A discontinuous midpoint convex function

Let’s recall that a real function \(f: \mathbb R \to \mathbb R\) is called convex if for all \(x, y \in \mathbb R\) and \(\lambda \in [0,1]\) we have \[
f((1- \lambda) x + \lambda y) \le (1- \lambda) f(x) + \lambda f(y)\] \(f\) is called midpoint convex if for all \(x, y \in \mathbb R\) \[
f \left(\frac{x+y}{2}\right) \le \frac{f(x)+f(y)}{2}\] One can prove that a continuous midpoint convex function is convex. Sierpinski proved the stronger theorem, that a real-valued Lebesgue measurable function that is midpoint convex will be convex.

Can one find a discontinuous midpoint convex function? The answer is positive but requires the Axiom of Choice. Why? Because Robert M. Solovay constructed a model of Zermelo-Fraenkel set theory (ZF), exclusive of the axiom of choice where all functions are Lebesgue measurable. Hence convex according to Sierpinski theorem. And one knows that convex functions defined on \(\mathbb R\) are continuous.

Referring to my previous article on the existence of discontinuous additive map, let’s use a Hamel basis \(\mathcal B = (b_i)_{i \in I}\) of \(\mathbb R\) considered as a vector space on \(\mathbb Q\). Take \(i_1 \in I\), define \(f(i_1)=1\) and \(f(i)=0\) for \(i \in I\setminus \{i_1\}\) and extend \(f\) linearly on \(\mathbb R\). \(f\) is midpoint convex as it is linear. As the image of \(\mathbb R\) under \(f\) is \(\mathbb Q\), \(f\) is discontinuous as explained in the discontinuous additive map counterexample.

Moreover, \(f\) is unbounded on all open real subsets. By linearity, it is sufficient to prove that \(f\) is unbounded around \(0\). Let’s consider \(i_1 \neq i_2 \in I\). \(G= b_{i_1} \mathbb Z + b_{i_2} \mathbb Z\) is a proper subgroup of the additive \(\mathbb R\) group. Hence \(G\) is either dense of discrete. It cannot be discrete as the set of vectors \(\{b_1,b_2\}\) is linearly independent. Hence \(G\) is dense in \(\mathbb R\). Therefore, one can find a non vanishing sequence \((x_n)_{n \in \mathbb N}=(q_n^1 b_{i_1} + q_n^2 b_{i_2})_{n \in \mathbb N}\) (with \((q_n^1,q_n^2) \in \mathbb Q^2\) for all \(n \in \mathbb N\)) converging to \(0\). As \(\{b_1,b_2\}\) is linearly independent, this implies \(\vert q_n^1 \vert, \vert q_n^2 \vert \underset{n\to+\infty}{\longrightarrow} \infty\) and therefore \[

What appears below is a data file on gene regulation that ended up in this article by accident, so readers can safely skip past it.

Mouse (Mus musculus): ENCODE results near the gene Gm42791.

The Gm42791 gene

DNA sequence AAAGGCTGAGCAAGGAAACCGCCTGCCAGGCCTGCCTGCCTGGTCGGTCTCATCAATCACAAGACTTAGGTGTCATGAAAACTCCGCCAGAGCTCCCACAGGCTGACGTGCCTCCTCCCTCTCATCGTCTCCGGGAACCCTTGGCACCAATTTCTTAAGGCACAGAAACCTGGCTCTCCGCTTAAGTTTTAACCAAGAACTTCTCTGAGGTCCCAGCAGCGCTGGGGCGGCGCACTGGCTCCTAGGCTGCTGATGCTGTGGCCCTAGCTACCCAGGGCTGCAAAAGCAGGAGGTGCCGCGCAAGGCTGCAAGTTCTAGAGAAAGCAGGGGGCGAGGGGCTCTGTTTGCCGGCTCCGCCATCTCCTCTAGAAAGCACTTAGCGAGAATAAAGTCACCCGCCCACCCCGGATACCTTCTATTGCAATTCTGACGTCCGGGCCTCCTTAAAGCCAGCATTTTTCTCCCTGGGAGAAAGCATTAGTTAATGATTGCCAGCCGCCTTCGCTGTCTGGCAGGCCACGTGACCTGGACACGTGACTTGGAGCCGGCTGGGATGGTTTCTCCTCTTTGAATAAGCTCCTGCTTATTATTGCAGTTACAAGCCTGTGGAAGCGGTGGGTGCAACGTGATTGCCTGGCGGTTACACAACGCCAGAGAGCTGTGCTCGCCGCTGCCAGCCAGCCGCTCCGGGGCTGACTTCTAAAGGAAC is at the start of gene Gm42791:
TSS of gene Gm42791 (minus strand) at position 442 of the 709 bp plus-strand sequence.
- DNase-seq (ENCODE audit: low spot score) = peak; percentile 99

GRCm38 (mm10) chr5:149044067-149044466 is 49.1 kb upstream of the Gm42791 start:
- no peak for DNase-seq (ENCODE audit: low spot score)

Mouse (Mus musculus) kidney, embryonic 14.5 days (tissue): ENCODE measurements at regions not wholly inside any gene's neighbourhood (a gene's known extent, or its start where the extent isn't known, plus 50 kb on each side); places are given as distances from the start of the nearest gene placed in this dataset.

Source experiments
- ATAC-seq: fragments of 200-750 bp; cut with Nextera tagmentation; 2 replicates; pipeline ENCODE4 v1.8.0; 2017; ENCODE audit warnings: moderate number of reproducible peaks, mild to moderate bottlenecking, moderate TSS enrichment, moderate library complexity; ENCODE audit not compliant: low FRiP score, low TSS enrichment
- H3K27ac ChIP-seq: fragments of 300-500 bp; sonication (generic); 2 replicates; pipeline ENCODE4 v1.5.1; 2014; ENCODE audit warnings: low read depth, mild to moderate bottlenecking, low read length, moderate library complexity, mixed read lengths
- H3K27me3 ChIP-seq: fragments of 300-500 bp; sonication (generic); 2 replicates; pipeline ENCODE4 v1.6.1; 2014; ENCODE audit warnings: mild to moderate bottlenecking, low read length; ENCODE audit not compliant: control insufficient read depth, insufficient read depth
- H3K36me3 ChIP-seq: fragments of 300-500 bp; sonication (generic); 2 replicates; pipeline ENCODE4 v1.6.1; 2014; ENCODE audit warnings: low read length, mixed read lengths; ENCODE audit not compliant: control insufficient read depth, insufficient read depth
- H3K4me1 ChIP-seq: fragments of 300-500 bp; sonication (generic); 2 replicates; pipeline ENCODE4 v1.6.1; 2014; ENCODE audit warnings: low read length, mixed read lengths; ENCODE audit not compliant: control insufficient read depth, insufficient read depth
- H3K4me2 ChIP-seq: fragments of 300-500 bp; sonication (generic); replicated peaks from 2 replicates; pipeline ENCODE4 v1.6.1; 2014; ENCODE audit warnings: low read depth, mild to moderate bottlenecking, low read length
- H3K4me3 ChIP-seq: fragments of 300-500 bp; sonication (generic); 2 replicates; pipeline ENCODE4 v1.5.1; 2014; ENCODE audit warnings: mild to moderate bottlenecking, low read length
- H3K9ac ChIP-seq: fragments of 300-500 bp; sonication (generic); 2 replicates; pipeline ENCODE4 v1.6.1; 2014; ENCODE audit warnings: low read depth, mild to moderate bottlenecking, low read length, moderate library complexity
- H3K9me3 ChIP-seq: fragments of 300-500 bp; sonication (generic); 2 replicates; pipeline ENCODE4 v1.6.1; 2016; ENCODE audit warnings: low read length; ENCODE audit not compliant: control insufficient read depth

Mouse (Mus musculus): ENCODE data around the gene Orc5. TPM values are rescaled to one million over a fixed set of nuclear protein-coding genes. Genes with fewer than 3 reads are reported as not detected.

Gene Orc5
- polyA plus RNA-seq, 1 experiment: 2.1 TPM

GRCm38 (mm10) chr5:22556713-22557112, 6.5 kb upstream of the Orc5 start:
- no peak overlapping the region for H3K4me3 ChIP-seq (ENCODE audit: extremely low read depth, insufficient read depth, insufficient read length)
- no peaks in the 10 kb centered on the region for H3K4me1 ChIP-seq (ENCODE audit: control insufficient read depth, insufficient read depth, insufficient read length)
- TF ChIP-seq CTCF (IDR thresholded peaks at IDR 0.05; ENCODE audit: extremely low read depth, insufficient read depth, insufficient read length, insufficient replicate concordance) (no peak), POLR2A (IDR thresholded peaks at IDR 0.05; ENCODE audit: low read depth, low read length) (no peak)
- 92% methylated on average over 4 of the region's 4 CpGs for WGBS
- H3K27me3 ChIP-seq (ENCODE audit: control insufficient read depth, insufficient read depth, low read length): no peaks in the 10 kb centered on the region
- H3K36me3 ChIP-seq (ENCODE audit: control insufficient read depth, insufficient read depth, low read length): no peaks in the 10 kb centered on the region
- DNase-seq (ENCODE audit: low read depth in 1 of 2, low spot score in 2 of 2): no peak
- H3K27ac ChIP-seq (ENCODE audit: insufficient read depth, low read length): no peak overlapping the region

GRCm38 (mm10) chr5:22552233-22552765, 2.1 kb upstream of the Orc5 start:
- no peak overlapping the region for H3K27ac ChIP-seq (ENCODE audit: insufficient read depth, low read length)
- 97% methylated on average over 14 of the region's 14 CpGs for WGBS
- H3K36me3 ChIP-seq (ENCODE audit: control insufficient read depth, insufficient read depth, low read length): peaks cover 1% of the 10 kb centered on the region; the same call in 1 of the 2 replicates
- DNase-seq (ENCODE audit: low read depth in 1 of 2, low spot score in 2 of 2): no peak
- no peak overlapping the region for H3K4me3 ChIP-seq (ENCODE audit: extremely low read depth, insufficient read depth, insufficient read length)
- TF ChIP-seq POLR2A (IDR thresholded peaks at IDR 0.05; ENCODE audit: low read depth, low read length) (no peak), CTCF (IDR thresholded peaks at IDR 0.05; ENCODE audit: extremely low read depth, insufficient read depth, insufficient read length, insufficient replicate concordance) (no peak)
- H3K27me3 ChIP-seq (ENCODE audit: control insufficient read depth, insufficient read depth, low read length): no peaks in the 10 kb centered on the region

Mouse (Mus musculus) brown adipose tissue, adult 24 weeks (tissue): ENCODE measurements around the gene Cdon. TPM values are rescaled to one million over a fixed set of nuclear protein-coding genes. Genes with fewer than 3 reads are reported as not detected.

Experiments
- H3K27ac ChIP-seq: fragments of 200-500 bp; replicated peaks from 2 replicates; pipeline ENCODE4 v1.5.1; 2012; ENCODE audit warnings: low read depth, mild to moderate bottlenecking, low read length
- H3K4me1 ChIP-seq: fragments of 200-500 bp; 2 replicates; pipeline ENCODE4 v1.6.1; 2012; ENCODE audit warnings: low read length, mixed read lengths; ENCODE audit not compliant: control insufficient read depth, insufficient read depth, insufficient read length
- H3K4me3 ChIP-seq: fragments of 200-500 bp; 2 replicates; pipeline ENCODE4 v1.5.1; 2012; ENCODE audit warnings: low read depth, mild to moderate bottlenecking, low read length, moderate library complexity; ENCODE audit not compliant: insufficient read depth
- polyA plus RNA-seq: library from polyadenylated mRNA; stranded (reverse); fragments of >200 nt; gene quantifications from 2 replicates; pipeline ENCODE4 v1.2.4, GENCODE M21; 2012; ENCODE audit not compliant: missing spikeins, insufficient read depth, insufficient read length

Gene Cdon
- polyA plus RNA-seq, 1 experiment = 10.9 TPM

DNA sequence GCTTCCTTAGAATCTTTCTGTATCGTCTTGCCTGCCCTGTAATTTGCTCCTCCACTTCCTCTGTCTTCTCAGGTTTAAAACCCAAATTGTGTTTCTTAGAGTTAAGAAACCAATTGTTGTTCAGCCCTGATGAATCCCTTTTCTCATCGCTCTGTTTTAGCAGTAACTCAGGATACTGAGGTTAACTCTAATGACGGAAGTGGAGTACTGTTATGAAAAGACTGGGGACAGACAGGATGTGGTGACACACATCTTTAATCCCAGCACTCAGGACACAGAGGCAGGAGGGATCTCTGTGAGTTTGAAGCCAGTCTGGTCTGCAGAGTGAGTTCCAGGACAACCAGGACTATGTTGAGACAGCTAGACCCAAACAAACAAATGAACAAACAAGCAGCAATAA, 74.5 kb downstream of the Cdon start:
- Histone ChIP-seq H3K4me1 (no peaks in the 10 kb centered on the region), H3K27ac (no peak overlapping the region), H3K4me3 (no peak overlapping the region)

\lim\limits_{n \to \infty} \vert f(x_n) \vert = \lim\limits_{n \to \infty} \vert f(q_n^1 b_{i_1} + q_n^2 b_{i_2}) \vert = \lim\limits_{n \to \infty} \vert q_n^1 \vert = \infty.\]

A discontinuous additive map

A function \(f\) defined on \(\mathbb R\) into \(\mathbb R\) is said to be additive if and only if for all \(x, y \in \mathbb R\)
\[f(x+y) = f(x) + f(y).\] If \(f\) is supposed to be continuous at zero, \(f\) must have the form \(f(x)=cx\) where \(c=f(1)\). This can be shown using following steps:

  • \(f(0) = 0\) as \(f(0) = f(0+0)= f(0)+f(0)\).
  • For \(q \in \mathbb N\) \(f(1)=f(q \cdot \frac{1}{q})=q f(\frac{1}{q})\). Hence \(f(\frac{1}{q}) = \frac{f(1)}{q}\). Then for \(p,q \in \mathbb N\), \(f(\frac{p}{q}) = p f(\frac{1}{q})= f(1) \frac{p}{q}\).